4. Mix materials for an interesting finish which engages the eye

Kitchen with window seating made from a mix of concrete and plywood

(Image credit: Tim Crocker)

This kitchen was designed by Mustard Architects as a place with plenty of nooks and crannies for the homeowners to display their cookware collection. The ash-framed picture window at the back of the room draws the eye through to the garden, with an informal bench seating area just in front. The concrete part of the bench was cast on-site and finished with a matt sealant. This structure sits atop a birch-faced plywood base. 

5. Create a curved seating nook for an intimate feel 

Kitchen with curved window seat dining hook

(Image credit: Sudika Studio)

Studio Sidika crafted the design for the renovation of this North London apartment, including the conversion of the coal vaults in the cellar. The curved window seat functions as a cozy breakfast nook separate to the main family dining area. 

Made from MDF, the seat was spray-painted in the joiner’s workshop to establish a matt lacquered finish. The matt effect was chosen to harmonize with the window reveal, while the color - Farrow & Ball’s Wimborne White -  matches the kitchen cabinet color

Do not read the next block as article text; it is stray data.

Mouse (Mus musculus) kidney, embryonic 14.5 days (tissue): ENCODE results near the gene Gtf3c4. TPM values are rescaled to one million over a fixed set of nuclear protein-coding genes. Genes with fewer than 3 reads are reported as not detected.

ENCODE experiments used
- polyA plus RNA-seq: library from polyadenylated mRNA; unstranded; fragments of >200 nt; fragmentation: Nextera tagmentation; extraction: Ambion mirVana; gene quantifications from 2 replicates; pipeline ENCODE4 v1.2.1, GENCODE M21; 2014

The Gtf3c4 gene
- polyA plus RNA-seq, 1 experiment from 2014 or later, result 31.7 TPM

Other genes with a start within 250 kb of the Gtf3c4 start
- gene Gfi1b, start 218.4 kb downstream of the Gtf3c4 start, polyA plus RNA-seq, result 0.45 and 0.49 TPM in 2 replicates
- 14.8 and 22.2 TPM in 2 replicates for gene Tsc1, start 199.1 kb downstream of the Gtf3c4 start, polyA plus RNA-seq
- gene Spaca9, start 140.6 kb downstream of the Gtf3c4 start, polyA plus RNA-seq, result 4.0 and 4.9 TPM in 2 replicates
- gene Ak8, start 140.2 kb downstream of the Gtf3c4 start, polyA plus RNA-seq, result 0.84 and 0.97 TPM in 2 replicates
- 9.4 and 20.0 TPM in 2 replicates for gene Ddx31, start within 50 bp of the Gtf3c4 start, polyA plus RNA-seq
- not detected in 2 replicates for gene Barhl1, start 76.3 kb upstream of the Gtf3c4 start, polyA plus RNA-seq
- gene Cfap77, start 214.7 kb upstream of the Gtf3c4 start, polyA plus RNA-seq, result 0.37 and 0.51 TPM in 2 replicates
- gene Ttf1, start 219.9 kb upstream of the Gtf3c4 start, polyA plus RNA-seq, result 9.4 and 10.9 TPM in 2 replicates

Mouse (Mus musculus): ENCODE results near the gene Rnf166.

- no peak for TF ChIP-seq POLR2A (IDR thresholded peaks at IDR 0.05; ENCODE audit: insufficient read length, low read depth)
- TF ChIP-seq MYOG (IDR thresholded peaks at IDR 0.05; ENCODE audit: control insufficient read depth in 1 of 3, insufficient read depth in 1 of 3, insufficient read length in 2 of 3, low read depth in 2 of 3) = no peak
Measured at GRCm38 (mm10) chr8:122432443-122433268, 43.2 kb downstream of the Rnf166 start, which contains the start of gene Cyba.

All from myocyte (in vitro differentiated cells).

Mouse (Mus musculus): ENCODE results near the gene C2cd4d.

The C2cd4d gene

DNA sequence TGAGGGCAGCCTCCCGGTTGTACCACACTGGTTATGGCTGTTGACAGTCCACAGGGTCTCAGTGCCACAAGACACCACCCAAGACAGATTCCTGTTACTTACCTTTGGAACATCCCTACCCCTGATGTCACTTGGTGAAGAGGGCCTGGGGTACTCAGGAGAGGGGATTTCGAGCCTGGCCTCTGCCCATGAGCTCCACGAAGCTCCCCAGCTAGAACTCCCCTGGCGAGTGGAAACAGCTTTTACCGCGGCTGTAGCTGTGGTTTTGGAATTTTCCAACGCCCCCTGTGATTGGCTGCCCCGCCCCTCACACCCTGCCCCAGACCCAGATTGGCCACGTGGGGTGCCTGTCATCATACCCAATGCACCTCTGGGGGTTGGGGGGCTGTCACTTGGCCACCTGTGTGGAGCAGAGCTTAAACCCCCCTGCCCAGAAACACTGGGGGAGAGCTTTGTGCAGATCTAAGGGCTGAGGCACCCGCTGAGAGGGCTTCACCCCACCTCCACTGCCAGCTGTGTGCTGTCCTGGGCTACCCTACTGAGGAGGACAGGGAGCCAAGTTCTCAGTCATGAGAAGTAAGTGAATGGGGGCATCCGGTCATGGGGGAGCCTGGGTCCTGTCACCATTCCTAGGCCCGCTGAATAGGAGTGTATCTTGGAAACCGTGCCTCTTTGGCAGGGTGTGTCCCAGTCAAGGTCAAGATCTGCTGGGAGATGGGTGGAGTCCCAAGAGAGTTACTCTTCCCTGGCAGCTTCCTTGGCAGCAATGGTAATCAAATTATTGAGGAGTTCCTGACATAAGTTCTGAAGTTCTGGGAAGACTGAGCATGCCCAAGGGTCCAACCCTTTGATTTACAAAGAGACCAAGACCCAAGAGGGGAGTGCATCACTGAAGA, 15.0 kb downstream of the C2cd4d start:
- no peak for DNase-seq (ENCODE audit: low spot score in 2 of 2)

How much does it cost to build a window seat? 

The cost to build a window seat can vary significantly according to the size and the materials used. It is worth budgeting a minimum of £2000 per m2 for a bespoke, built-in window seat. However, this could easily rise to more for higher-spec materials and finishes.

What is the best depth for a window seat? 

The best depth for a window seat is between 18 and 22 inches. If you plan to lie on it often, it is worth having a depth of 24 inches. One key pitfall to avoid is building a window seat that isn’t deep enough to sit back in comfort. If the seat is too shallow, it will become a perch that you don’t want to spend any time sitting on. 

Don’t forget to incorporate lighting and an electric socket, either – especially if you’re keen for your window seat to double up as a home office idea or an area where you can plug in laptops, phone chargers, etc. 

Rebecca Foster

After starting my journalism career at a luxury property magazine in Bangkok, I re-located to London where I started out as a sub-editor and features writer. I later became the features editor of a popular self-build and renovation magazine, where I delved into the world of structural systems, eco tech and smart homes.  I went freelance in 2017 to pursue my dream of becoming a yoga teacher, but I still write for numerous titles in the homes and interiors sector, including Grand Designs, Ideal Home, Livingetc, Homebuilding & Renovating and Build It. I write a range of articles, from design-focused features to real life case studies.